In the action for breach of contract, AAA Uniform sought damages based on provisions of the 1996 rental service agreement. Paragraph 3 provided for liquidated damages by requiring the customer who cancelled the contract before its expiration to purchase of the rental inventory at thirty percent below the retail price and to pay lost profits of fifteen percent of the average weekly rental volume for the remaining weeks of the agreement. At the two-day court trial, Barefoot presented defenses of anticipatory repudiation, modification of the contract, lack of fair dealing, and unreasonable liquidated damages. After taking the case under advisement, the trial court concluded that a mutual rescission of the contract had occurred, and denied AAA Uniform's action for breach of contract. In the judgment, the trial court found that AAA Uniform's October 9th letter constituted an offer to rescind the contract, and that Barefoot's October 20th letter accepted that offer. The trial court then concluded that AAA Uniform was not entitled to liquidated damages for breach of contract. AAA Uniform appeals.

II. Standard of Review

Appellate review in this court-tried case is governed by Murphy v. Carron, 536 S.W.2d 30, 32 (Mo. banc 1976): the trial court's judgment will be sustained by the appellate court unless there is no substantial evidence to support it, unless it is against the weight of the evidence, unless it erroneously declares the law, or unless it erroneously applies the law. Of significance here is the proviso in Murphy v. Carron that can indicate a reversal when the trial court misapplies the law. In this situation, the appellate court independently evaluates the...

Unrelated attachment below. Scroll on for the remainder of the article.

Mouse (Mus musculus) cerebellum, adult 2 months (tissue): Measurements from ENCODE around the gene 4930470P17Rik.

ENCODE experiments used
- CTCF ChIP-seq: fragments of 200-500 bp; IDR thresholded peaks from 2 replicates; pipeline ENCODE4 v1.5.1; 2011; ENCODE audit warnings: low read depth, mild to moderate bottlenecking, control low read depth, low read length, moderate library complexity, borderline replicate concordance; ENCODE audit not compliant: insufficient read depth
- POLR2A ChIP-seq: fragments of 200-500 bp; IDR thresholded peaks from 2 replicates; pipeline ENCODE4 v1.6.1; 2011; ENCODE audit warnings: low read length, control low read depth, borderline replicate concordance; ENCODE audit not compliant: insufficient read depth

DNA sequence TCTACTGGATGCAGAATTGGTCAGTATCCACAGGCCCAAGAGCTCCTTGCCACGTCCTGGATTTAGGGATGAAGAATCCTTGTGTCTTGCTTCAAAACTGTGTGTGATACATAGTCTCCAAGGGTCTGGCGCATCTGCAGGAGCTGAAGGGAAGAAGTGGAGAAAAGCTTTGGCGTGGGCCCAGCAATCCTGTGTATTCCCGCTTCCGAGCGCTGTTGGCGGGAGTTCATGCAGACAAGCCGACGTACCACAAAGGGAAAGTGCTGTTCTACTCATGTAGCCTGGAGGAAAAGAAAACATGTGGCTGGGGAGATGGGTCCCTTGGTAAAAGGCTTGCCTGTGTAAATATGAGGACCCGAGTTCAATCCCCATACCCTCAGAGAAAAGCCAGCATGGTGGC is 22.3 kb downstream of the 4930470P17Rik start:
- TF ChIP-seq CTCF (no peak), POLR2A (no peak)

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3 cases
  • Dunn Indus. Group v. City of Sugar Creek
    • United States
    • Missouri Supreme Court
    • August 26, 2003
    ...and decisive, and it must manifest the parties' actual intent to abandon contract rights. AAA Uniform and Linen Supply, Inc. v. Barefoot, Inc., 17 S.W.3d 627, 629 (Mo. App.2000). Language excluding certain disputes from arbitration must be clear and unambiguous or unmistakably clear. Genesc......
  • Pride v. Lewis
    • United States
    • Missouri Supreme Court
    • December 6, 2005
    ...trial court's application of the law in determining whether there was a misapplication of the law. AAA Uniform & Linen Supply, Inc. v. Barefoot, Inc., 17 S.W.3d 627, 629 (Mo.App. W.D.2000). Analysis As resolution of Mr. Pride's second point is dispositive, it is the only point addressed in ......
  • Leblanc v. Patton
    • United States
    • Missouri Court of Appeals
    • January 2, 2008 limited to those matters presented in the pleadings or tried by express or implied consent. AAA Uniform and Linen Supply, Inc. v. Barefoot, Inc., 17 S.W.3d 627, 630 (Mo.App.W.D.2000). Because Appellant's claim of statutory negligence was not presented to or decided by the trial court, th......